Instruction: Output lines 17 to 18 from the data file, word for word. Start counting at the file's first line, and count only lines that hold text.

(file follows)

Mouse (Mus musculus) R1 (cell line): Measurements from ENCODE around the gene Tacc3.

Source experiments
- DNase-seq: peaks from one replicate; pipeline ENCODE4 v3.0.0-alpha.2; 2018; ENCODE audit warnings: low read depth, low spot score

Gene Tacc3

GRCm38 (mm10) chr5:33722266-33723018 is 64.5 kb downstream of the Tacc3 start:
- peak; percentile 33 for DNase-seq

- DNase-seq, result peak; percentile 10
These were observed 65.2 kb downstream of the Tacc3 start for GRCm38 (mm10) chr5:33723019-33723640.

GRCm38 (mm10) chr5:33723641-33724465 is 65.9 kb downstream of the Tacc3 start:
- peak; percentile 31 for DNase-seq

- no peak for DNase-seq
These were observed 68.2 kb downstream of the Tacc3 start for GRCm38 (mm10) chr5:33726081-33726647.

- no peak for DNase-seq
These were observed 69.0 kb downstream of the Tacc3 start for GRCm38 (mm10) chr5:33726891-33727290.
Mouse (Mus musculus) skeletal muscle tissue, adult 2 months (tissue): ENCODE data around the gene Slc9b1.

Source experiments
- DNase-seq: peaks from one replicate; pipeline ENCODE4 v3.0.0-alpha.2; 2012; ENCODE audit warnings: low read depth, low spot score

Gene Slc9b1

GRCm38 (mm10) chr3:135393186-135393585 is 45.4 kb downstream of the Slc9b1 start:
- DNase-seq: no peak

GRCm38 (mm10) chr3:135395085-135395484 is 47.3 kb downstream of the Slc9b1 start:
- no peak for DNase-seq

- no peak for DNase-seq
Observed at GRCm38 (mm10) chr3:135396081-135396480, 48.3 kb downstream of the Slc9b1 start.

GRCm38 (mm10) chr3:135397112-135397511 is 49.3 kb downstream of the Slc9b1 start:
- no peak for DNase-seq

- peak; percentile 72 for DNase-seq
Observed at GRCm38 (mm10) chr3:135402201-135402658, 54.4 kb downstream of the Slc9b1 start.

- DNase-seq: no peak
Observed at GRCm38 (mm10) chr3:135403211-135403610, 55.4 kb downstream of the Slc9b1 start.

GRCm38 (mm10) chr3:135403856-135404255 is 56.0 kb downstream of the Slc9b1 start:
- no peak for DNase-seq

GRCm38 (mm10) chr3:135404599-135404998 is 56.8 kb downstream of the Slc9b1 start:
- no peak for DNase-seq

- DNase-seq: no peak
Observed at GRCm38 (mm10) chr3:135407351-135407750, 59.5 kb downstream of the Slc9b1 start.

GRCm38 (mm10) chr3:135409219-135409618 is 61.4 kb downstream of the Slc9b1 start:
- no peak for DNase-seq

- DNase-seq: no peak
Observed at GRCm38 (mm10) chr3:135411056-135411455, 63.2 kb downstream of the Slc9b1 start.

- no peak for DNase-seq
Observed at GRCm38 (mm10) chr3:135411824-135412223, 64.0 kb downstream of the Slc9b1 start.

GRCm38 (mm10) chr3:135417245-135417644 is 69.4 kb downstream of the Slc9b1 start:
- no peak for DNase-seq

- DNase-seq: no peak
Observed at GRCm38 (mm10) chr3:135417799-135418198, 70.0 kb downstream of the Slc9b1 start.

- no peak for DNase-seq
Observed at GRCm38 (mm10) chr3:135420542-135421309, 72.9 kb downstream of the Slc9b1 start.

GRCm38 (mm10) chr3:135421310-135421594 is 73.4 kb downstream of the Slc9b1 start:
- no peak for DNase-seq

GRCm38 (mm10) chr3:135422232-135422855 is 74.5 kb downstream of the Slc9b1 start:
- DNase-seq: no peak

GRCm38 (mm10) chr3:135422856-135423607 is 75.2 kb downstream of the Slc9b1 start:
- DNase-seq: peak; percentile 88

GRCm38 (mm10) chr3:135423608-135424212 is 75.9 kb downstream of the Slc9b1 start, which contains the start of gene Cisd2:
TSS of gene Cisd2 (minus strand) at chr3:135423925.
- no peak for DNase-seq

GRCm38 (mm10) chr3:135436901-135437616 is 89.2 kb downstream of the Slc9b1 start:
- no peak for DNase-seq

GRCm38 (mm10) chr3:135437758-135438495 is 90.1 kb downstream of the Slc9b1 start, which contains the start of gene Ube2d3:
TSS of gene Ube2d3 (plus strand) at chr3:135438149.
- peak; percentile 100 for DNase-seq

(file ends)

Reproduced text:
- DNase-seq: peaks from one replicate; pipeline ENCODE4 v3.0.0-alpha.2; 2012; ENCODE audit warnings: low read depth, low spot score

Gene Slc9b1